Illustration for article titled Nissan Is Killing Datsun Again

It’s not often that a car company gets to kill off a brand name twice. After retiring the Datsun name in 1986, it was brought back as Nissan’s brand for developing market cars in 2013. Now, just seven years later, it appears Nissan is killing it again. Make up your mind, guys. Jeez.

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According to Automotive News, Nissan, as part of a larger plan of $2.8 billion worth of cuts, will be killing off the Datsun marque. Once it restructures, it should bring Datsun back so it can be cut next time Nissan needs to save money. That’s how business works, right?

The Datsun name traces its origin back to the 1914 DAT car, named as an acronym of the first names of the company’s partners, Den, Aoyama, and Takeuchi. In 1931, a smaller successor car was developed, the “son of DAT,” but Datson had unfortunate connotations in Japanese (because son[損] is “loss” in Japanese), so it was changed to Datsun.

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Illustration for article titled Nissan Is Killing Datsun Again

Nissan chose to drop the Datsun name in favor of the Nissan corporate name in the 1980s; until that point, the Nissan name was for commercial vehicles. But in 2013, Datsun was trotted back out as a low-cost brand that would be sold in Indonesia, South Africa, India, and Russia.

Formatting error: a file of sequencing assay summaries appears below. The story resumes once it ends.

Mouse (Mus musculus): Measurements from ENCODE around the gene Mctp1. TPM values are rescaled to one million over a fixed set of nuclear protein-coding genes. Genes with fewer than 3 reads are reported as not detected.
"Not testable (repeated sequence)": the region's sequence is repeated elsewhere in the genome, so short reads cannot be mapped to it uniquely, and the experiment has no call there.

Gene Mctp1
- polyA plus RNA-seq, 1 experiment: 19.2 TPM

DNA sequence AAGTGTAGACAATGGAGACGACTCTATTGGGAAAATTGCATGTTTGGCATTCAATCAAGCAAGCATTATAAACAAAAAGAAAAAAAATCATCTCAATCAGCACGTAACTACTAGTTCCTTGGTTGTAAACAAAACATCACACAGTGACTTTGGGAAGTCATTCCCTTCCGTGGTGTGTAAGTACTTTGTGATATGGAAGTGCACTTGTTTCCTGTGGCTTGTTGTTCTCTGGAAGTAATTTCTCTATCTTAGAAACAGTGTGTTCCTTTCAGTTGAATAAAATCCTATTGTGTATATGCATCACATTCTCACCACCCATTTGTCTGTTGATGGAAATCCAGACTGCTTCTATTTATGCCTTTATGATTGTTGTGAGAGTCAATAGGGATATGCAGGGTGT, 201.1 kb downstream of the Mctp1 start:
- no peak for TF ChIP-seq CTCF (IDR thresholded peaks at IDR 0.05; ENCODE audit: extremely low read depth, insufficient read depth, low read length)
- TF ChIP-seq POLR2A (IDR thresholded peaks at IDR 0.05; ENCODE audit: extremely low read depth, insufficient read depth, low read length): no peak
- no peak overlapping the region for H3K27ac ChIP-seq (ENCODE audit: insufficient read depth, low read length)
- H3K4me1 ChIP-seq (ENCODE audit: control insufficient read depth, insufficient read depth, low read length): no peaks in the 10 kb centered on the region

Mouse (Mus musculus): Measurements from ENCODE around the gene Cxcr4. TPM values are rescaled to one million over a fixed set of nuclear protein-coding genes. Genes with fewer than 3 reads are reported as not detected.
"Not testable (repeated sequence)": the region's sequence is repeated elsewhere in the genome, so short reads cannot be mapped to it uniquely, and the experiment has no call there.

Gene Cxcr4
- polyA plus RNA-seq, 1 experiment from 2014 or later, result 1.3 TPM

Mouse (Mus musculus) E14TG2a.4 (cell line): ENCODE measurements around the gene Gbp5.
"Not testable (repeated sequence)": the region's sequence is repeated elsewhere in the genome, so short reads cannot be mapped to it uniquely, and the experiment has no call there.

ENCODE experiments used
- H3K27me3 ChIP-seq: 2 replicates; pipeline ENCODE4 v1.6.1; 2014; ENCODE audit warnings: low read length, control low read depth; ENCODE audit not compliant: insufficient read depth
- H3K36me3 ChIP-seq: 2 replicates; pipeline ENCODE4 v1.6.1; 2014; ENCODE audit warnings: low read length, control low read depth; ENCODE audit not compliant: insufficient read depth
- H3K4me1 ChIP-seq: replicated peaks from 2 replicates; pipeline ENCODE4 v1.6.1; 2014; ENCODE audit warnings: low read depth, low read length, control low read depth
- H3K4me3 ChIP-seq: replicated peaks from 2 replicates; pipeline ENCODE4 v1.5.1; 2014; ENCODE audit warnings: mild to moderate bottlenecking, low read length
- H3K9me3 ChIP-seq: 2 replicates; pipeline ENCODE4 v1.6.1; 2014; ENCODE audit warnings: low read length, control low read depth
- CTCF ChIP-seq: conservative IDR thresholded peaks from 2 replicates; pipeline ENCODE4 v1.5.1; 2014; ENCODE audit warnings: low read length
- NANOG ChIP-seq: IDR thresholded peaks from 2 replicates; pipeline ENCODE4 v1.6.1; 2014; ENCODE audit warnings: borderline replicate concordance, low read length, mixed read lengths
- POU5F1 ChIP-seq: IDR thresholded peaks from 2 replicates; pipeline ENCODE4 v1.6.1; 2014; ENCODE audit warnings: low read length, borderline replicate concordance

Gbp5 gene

Illustration for article titled Nissan Is Killing Datsun Again

The initial new Datsun, the $7,000 Go, was unveiled in India, and a people mover Go+ and later a Go Cross crossover were released as well, and these cars were well-designed, affordable vehicles for their markets.

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Illustration for article titled Nissan Is Killing Datsun Again

The Go was effectively a re-worked Nissan Micra, with seating better designed to handle the very likely overcrowding, and some clever touches like integrated smartphone holders and docks instead of expensive (and often redundant) center stack screens and infotainment systems.

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Nissan already closed the Datsun production line in Indonesia in late 2019, which was building Go and Go+ models.

Getting rid of the Datsun brand is apparently due to larger cost-cutting measures needed after the messes associated with the arrest of its CEO Carlos Ghosn in 2018, a lack of recent progress or direction, and an aging lineup of products.

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Plus, since Nissan partners with Renault, which has a strong developing market strategy and lineup with brands like Dacia and impressive and very inexpensive cars for these markets like the Renault Kwid, maybe the Datsun brand was just deemed redundant.

Datsun is a name that still retains a lot of goodwill and history, especially here in America, where old Datsuns are remembered as fun, reliable cars, with icons like the Datsun 240Z and B210 still having strong followings.

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Maybe once Nissan finally gets its shit together it’ll give the name yet another chance, perhaps as an affordable performance/fun car division.

I mean, why not? It’s already come back and died off twice now.

Senior Editor, Jalopnik • Running: 1973 VW Beetle, 2006 Scion xB, 1990 Nissan Pao, 1991 Yugo GV Plus, 2020 Changli EV • Not-so-running: 1973 Reliant Scimitar, 1977 Dodge Tioga RV (also, buy my book!)

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